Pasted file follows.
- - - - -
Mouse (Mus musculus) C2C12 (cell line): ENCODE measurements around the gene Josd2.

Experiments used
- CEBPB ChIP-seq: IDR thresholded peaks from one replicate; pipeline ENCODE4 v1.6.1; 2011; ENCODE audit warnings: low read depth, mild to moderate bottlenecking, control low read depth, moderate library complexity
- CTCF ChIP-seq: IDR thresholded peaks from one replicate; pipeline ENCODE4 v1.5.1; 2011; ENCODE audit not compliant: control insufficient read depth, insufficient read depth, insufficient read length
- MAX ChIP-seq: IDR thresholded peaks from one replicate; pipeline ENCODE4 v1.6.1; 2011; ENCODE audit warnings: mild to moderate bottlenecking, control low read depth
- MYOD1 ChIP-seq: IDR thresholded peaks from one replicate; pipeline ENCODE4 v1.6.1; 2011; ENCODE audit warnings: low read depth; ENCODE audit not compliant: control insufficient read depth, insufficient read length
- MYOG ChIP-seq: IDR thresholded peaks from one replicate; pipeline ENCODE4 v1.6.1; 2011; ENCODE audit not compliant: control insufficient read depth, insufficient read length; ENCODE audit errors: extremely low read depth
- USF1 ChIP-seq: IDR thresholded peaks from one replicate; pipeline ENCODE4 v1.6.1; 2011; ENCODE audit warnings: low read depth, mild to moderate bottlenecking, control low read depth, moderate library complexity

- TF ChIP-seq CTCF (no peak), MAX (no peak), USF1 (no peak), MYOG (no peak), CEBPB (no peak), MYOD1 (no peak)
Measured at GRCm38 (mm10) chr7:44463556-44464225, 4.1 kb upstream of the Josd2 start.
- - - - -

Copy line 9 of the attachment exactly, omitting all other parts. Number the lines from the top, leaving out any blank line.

- TF ChIP-seq CTCF (no peak), MAX (no peak), USF1 (no peak), MYOG (no peak), CEBPB (no peak), MYOD1 (no peak)